An examination of Von Neumann's universal computer from a biological point of view reveals an interesting analogy with a unicellular organism: the tape containing the description of the machine can be seen as the equivalent of the biological genome, while the cellular automaton elements can be viewed as molecules. Von Neumann's machine, in its traditional implementation, does not lend itself to a hardware realization. Such a realization, however, becomes possible through the introduction of a new architecture, a multicellular automaton, roughly derived from the structure of multicellular organisms and based on the following three biologically-inspired features: multicellular organization, cellular differentiation, and cellular division. The development of such an architecture is the main goal of the Embryonics project.
Self-reproducing, cellular automata-based systems developed to date broadly fall under two categories; the first consists of machines which are capable of performing elaborate tasks, yet are too complex to simulate, while the second consists of extremely simple machines which can be entirely implemented, yet lack any additional functionality aside from self-reproduction. In this talk we present a self-reproducing system which is completely realizable, while capable of executing any desired program, thereby exhibiting universal computation. Our starting point is a simple self-reproducing loop structure onto which we ``attach'' an executable program (Turing machine) along with its data. The three parts of our system (loop, program, data) are all reproduced, after which the program is run on the given data. The system reported in this paper has been simulated in its entirety. Thus, we attain a viable, self-reproducing machine with programmable capabilities.
We discuss the simulation of von Neumann's cellular automaton on a cellular processor. We first define the 29 states and the transition rule of the automaton. We then describe the implementation of the rule using only 13 bits of ram per processing element to encode the state and the rule, each processing element corresponding to a cell. The transition rule is very complicated due to the possible combinations of states between one cell and her four neighbor cells, each one of them having one of the 29 states. Indeed, there are more than 20 millions of local rules that govern the automaton. We explain how the implementation of the transition rule designs the micro-machine of the von Neumann automaton. We finally present experimental results based upon the simulation of general-purpose components of the automaton: pulser, decoder, periodic pulser, recognizer, crossing channel.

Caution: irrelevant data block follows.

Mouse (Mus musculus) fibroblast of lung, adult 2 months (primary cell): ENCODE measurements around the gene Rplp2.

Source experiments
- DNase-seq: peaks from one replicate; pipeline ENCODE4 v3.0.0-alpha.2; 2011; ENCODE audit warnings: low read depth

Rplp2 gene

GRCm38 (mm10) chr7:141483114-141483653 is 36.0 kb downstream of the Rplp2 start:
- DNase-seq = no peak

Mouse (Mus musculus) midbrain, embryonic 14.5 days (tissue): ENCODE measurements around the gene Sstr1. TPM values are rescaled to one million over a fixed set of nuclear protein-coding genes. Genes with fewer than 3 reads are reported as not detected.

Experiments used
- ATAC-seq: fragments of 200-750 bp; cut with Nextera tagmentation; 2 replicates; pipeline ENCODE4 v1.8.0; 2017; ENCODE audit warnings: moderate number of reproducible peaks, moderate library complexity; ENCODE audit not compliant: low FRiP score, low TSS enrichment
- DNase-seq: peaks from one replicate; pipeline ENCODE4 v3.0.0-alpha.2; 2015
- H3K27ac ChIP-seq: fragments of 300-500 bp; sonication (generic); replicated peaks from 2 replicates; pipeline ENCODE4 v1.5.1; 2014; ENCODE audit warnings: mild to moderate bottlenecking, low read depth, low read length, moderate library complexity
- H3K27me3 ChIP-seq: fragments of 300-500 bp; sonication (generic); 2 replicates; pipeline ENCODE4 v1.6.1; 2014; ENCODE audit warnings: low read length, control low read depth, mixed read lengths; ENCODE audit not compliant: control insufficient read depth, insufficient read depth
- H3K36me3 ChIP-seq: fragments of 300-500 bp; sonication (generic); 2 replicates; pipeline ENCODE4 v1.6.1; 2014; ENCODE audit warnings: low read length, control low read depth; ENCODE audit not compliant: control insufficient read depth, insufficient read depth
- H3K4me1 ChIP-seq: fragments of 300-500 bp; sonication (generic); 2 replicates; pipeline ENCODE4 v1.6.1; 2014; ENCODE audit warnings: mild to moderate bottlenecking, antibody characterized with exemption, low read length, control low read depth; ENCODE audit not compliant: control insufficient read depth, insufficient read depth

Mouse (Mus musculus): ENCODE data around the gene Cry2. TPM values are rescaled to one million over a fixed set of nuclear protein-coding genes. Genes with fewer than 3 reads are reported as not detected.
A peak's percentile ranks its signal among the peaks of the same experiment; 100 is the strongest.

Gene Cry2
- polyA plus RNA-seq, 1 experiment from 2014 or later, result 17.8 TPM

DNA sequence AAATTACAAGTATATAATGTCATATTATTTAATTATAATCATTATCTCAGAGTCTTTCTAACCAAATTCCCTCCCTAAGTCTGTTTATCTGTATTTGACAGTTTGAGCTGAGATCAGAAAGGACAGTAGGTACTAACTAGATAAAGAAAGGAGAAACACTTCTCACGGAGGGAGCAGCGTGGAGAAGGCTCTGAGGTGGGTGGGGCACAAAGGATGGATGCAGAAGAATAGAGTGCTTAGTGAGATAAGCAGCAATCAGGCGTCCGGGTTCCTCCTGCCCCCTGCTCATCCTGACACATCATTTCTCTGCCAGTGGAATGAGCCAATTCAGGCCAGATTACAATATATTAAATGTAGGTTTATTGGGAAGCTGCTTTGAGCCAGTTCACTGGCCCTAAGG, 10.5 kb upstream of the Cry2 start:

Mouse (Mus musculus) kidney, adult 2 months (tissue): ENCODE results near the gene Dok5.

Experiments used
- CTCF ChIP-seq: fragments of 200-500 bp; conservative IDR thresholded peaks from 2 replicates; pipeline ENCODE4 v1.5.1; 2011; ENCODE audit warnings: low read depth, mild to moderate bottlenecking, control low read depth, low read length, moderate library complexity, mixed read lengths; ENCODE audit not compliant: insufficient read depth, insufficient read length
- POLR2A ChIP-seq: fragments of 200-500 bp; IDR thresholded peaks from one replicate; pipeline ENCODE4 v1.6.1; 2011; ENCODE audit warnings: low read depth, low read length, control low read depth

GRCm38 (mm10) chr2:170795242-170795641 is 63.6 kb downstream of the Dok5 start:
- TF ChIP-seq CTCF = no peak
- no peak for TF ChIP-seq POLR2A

Von Neumann's universal constructor is a machine capable of reading descriptions of arbitrary machines and to build the machines described in the same environment in which it is embedded. A self-reproducing machine can be obtained from a universal constructor by providing it with a description of the constructor itself and adding to it the capability of copying the description provided. Von Neumann prooved the existence of a self-reproducing machine by providing a detailed implementation of it in a cellular automaton. Von Neumann's original design turns out to be quite elaborate and too cumbersome to be easily simulated in a computer. However, it is possible to modify von Neumann's original design to obtain a much smaller universal constructor. This modified design can be easily simulated in a computer.